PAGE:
Then he went around the ENTIRE pavilion and had each person introduce themselves - name, where they're from, how many miles they've traveled. It made me realize we were among people like us. People who have driven thousands of miles, slept in weird places, skipped showers and got oil changes in tiny Canadian towns. The introduction took the better part of an hour yet there was never a dull moment. Tim facilitated some good conversation and this room of strangers became friends.
Now, the rules are simple, like I said. Pancake in the bucket = free breakfast. However, there are a few nuances that also need to be adhered to. The person tossing the pancake must yell "READY!" Before each throw which cues the audience to start clapping and yelling "BUCKET! BUCKET!" If you fail to clap and yell at this point you WILL be singled out and brought on stage and embarrassed. The first throw is a practice shot. The second is the money shot. It's NOT as easy as it looks.
We each took our turns at different times. I failed and Jessica failed. Jessica also got called out for not clapping at one point and she is extremely shy so I enjoyed watching her public shaming. Sammy failed BUT he didn't even want to go up there until a woman bribed him with a dollar so you can't call that a fail. Noah was one of the first people to go and he totally nailed it. He was the only kid to do it and one of only a few people overall who made a pancake in the bucket.
Noah saved me money on breakfast, Sam earned $1, Jessica got her chops busted. The night was a success. Come to Tok. Camp at Sourdough.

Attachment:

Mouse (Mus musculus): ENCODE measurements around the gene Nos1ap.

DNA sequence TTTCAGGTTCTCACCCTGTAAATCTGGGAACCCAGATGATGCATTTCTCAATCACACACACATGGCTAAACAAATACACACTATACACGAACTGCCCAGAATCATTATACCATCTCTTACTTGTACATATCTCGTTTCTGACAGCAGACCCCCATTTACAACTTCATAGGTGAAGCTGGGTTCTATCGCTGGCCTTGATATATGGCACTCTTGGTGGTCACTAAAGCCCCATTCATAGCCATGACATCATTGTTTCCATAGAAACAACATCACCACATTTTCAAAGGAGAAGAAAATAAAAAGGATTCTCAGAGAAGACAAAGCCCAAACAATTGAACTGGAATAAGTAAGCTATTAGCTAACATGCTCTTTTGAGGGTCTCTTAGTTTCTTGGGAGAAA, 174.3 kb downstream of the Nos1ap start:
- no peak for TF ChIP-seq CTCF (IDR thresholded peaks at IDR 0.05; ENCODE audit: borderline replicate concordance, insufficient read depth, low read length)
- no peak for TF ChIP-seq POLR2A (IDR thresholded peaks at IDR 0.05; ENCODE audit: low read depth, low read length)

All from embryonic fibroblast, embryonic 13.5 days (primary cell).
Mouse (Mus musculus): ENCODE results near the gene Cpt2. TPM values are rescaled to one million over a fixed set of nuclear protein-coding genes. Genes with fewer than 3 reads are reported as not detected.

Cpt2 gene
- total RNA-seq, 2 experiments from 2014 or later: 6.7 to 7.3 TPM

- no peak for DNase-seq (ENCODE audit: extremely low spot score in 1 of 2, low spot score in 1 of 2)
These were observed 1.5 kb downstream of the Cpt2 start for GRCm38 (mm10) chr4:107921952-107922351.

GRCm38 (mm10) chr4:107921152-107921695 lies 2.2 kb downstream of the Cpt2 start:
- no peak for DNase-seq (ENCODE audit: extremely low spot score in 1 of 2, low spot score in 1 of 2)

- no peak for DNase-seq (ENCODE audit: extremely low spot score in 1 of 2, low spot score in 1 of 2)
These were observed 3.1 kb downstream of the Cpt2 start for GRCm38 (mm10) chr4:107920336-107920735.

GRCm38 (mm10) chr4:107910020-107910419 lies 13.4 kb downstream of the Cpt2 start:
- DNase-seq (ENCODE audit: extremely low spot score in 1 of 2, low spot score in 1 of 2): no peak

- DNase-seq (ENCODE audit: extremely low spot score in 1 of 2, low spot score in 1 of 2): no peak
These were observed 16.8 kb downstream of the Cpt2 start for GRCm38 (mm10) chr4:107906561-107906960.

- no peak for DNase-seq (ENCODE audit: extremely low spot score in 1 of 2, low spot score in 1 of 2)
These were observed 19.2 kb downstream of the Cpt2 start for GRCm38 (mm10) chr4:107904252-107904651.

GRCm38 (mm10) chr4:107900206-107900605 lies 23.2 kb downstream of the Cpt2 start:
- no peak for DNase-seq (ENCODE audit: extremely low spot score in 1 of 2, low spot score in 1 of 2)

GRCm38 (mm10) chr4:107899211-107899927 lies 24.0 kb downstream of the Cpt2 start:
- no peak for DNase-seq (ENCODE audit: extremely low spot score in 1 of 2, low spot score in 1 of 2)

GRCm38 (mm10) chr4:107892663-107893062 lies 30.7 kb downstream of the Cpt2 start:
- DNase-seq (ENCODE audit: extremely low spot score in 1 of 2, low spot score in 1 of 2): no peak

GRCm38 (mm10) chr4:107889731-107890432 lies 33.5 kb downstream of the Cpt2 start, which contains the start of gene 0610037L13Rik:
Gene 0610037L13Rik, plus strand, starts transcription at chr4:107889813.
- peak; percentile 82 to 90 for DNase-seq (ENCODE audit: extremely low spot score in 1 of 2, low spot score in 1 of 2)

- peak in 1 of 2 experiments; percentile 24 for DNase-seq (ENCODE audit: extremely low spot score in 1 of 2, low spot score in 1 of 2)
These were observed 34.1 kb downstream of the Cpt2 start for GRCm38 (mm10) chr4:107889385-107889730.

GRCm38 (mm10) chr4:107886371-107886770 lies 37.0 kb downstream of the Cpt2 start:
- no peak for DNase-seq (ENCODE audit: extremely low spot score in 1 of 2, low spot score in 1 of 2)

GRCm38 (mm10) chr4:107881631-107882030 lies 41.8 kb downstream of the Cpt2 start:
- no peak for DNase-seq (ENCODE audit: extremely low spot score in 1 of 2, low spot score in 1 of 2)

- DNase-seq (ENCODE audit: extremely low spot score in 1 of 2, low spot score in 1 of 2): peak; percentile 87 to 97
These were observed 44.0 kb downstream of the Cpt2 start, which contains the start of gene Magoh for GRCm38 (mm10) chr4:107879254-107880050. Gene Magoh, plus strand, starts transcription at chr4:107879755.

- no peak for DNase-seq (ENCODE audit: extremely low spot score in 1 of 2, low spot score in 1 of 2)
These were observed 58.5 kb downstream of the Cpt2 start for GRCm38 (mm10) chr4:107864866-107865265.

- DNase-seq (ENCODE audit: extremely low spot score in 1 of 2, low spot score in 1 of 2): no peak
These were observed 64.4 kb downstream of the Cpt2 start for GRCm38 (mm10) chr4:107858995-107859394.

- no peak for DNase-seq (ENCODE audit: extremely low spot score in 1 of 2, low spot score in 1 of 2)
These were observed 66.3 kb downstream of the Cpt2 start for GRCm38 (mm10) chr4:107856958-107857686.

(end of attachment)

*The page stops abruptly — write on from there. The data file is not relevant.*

Day 16 - Gave the bikes a good cleaning and tune up today. Also tied up some urgent maintenance with the RV (including repairing the flat tire I swapped out the other day). Afterward we took a family bike ride to town.
We played at the Tok school where they have a surprisingly modern and fun playground.
Afterwards we ate Thai food at a small food truck in town. It was actually super good thai food. The meal wasn't without issues. Jessica got a FLAT TIRE on her bike when we pulled up. So we repaired ANOTHER flat. Again, we were prepared.
On the way back we stopped to see Hugh Neff of Iditarod fame do a talk / demo about dog sledding. He had his dog, Walter, named after Walter Payton, there with him and he was fun to listen to. It was pretty informal. He talked candidly about being a professional musher while Walter walked around the room receiving pats on the head.
After a fun day we biked back, packed in our stuff and turned in. Tomorrow we have a long haul to the Alaska interior.
Day 17 - Frost heaves. Again. I guess it's just the name of the game when you're this close to the arctic circle.
We drove through Anchorage today and it was very flat and ordinary. Almost disappointing. Then we drove highway 1 along he cook inlet and things got AWESOME. Mountain peaks shooting from the water and bright green vegetation everywhere.
We are in the Kenai Peninsula in a town called Cooper Landing. The RV park is nothing special but this is just our home base for the next 2 weeks. We plan to venture out and get into trouble in true Yum fashion.
Day 18 - We took it easy today. We slept in, ate breakfast, then headed off on foot to explore this resort.
The RV Park we are staying at is on the same property as the Kenai Princess Lodge which is owned by Princess Cruise Lines. They use the resort as a jumping off spot for people who take excursions in Alaska. These "excursions" are basically sterilized versions of real adventures that rich people pay for and in between they stay in high end lodges or cabins on this property.
I am not complaining though because we have access to a bar, restaurant, lodge, gift shop, shuffle board, horseshoes, hiking trails and a hot tub.
We had some afternoon beers and some fancy lunch, hiked all of their trails and poked around the property amongst retired people in straw hats. Then we said good bye to the tour bus crowd and retired to the RV ghetto down the hill. If only these yuppies knew they were sharing their resort with us shady folks...